Converted to RRIF too soon

Question: I converted my RRSP to a RRIF even though I am only 55 years old, as my advisor said that it was the best thing for me to do. I now do not want to take any more income from this RRIF, so can I change it back to an RRSP until I am age 69, when I realize I have to convert it to a RRIF? He is unsure about this. – J.B.


With all due respect, I cannot imagine why your advisor suggested that you convert to a RRIF so soon. By doing so, you lost a great deal of flexibility. If the money stays in an RRSP, you can make withdrawals at any time, in any amount, or no withdrawals at all. In a RRIF, you must take out at least the government-mandated minimum each year. Also, you can continue to contribute to an RRSP if you have earned income or carry-forward room, which you cannot do with a RRIF.

There appears to be no mechanism for converting a RRIF back into an RRSP. But there is another approach you can take. The law allows you to transfer “excess amounts” withdrawn from a RRIF to an RRSP without penalty. The excess amount in any given year is the total withdrawal from the plan less the annual minimum withdrawal requirement (which is taxable). So if your minim withdrawal this year is $5,000 and you took out $20,000, you could transfer $15,000 to an RRSP. Your advisor can find the information on page 23 and elsewhere in the CCRA’s publication RRSPs and other registered plans for retirement. That’s a standard reference for this type of question and the fact your advisor did not take the trouble to research this matter himself should tell you something.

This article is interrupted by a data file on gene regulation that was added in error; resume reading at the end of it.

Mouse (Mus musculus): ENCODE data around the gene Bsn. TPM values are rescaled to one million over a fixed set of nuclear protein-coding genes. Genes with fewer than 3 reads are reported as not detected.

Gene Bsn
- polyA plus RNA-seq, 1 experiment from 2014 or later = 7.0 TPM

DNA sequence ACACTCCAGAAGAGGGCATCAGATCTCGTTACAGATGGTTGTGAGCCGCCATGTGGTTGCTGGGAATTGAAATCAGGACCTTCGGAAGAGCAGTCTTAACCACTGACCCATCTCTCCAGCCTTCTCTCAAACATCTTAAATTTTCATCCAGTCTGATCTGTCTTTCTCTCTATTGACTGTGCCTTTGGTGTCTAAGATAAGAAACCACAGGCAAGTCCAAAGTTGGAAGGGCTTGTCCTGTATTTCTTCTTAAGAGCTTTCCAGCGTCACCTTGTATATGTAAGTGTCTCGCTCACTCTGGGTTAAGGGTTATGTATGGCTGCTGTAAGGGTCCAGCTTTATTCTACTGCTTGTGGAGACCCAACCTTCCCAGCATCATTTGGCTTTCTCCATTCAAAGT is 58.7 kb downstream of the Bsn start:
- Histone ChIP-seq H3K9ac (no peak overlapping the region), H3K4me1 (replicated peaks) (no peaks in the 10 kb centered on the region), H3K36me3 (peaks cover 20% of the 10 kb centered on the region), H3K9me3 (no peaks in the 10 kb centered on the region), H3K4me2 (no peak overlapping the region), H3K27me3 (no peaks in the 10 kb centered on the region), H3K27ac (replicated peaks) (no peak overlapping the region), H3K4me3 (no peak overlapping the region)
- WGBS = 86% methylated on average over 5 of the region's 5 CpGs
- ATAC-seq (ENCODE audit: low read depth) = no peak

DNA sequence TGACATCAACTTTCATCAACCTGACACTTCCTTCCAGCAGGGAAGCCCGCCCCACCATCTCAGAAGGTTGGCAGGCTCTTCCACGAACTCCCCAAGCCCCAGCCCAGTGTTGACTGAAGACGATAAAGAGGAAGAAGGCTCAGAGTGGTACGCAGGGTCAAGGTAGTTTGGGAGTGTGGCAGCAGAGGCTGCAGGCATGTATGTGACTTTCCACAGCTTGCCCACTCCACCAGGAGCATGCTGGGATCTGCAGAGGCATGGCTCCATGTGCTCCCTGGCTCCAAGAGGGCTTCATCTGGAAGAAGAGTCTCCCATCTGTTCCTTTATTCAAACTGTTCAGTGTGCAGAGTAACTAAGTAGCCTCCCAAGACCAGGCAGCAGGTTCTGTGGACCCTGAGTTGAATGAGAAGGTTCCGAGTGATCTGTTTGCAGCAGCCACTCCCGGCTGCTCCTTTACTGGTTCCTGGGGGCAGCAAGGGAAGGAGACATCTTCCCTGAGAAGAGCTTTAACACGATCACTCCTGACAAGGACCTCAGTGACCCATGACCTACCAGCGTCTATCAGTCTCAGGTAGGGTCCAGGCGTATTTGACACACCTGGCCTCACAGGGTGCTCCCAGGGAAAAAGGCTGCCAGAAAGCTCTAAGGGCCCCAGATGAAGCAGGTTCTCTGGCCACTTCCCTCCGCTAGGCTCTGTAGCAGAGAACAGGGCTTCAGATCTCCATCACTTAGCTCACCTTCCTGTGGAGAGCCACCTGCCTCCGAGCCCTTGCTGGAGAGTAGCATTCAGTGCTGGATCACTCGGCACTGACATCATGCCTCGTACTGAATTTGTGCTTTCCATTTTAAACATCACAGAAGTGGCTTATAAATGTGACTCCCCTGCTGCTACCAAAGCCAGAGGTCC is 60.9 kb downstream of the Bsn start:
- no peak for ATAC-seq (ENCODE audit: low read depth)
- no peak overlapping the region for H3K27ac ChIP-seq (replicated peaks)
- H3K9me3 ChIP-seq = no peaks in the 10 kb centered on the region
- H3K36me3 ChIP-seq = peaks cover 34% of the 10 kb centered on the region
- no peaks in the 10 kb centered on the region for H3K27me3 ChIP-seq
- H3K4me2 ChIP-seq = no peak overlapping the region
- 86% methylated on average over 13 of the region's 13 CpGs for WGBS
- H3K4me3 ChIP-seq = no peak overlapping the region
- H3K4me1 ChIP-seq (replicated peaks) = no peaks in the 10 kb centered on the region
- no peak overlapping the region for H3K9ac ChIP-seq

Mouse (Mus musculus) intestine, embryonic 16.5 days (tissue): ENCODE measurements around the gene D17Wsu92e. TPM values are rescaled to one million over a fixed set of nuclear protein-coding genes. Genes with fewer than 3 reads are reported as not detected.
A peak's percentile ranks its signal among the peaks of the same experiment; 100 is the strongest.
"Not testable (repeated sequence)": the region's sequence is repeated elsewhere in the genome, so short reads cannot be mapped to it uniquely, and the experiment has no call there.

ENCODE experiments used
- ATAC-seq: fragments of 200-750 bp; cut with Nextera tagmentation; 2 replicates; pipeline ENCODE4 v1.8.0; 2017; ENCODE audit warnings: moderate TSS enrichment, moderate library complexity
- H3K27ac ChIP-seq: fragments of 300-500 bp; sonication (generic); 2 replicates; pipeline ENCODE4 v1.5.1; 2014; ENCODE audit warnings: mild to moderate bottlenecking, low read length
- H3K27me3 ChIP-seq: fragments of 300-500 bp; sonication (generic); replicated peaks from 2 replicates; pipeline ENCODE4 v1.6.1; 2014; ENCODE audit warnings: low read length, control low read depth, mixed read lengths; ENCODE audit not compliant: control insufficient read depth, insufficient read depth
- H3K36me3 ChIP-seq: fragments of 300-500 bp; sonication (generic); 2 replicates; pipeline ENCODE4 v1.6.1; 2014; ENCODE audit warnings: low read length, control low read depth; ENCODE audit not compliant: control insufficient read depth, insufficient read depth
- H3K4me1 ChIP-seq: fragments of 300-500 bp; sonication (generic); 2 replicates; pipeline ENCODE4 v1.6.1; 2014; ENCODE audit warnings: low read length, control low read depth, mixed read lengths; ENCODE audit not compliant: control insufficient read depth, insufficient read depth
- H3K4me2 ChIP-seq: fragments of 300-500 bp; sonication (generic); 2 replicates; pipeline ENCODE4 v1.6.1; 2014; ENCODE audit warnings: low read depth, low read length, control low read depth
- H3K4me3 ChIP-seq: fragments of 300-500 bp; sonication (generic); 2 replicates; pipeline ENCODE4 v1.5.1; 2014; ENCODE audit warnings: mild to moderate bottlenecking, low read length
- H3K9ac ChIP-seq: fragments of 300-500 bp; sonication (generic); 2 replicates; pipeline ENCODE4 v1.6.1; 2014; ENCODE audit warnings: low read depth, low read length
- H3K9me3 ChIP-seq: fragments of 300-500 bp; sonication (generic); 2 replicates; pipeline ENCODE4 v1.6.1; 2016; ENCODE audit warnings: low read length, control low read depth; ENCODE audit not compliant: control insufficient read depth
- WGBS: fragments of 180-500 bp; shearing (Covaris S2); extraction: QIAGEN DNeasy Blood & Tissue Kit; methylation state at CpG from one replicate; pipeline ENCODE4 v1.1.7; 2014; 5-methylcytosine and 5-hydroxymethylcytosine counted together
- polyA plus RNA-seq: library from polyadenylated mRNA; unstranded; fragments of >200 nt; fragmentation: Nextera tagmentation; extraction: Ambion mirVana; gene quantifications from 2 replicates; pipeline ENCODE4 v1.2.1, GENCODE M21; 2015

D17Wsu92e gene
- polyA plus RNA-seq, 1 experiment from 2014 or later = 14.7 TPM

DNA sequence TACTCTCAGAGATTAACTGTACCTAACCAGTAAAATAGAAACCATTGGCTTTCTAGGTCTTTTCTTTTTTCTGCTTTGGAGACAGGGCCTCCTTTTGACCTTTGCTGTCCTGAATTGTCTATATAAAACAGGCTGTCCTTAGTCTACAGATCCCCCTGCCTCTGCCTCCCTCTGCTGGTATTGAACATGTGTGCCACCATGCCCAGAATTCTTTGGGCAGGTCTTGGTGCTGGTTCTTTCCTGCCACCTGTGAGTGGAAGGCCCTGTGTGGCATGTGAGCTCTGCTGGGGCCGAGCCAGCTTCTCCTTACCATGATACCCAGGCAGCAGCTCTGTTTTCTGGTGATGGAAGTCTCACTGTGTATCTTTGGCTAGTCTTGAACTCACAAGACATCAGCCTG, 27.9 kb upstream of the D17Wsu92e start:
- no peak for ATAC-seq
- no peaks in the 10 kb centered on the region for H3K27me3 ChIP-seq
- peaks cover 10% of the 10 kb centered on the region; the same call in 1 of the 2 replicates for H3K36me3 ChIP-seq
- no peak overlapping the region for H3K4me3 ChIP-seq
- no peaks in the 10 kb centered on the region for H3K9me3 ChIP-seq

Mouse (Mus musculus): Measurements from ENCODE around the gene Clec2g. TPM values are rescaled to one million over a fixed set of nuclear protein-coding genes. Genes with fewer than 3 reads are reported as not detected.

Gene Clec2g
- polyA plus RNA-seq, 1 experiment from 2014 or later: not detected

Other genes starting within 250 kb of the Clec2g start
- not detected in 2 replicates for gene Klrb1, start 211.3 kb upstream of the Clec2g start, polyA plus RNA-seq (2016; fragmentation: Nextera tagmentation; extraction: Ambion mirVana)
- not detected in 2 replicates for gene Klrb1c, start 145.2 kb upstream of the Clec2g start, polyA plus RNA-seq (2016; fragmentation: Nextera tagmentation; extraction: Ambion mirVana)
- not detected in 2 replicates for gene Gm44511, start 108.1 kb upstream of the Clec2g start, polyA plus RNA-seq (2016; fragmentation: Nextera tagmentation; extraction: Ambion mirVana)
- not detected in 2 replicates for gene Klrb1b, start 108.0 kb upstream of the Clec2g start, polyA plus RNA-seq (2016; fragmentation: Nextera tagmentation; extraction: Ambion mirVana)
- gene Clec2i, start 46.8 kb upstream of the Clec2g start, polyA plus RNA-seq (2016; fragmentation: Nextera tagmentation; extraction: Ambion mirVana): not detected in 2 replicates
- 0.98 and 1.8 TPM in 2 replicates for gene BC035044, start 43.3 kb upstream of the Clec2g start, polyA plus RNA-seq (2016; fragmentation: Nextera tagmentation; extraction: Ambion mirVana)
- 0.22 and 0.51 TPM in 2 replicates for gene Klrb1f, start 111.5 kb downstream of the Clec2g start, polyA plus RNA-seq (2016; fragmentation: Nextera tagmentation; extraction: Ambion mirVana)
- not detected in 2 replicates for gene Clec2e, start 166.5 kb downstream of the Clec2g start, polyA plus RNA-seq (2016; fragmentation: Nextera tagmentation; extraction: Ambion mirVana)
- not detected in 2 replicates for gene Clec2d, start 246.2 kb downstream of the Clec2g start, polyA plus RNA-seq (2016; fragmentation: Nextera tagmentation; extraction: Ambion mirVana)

There is no limit to the amount that can be taken out of a RRIF each year (unlike the maximum imposed on a LIF). Nor is there any prohibition against owning both an RRSP and a RRIF simultaneously. – G.P.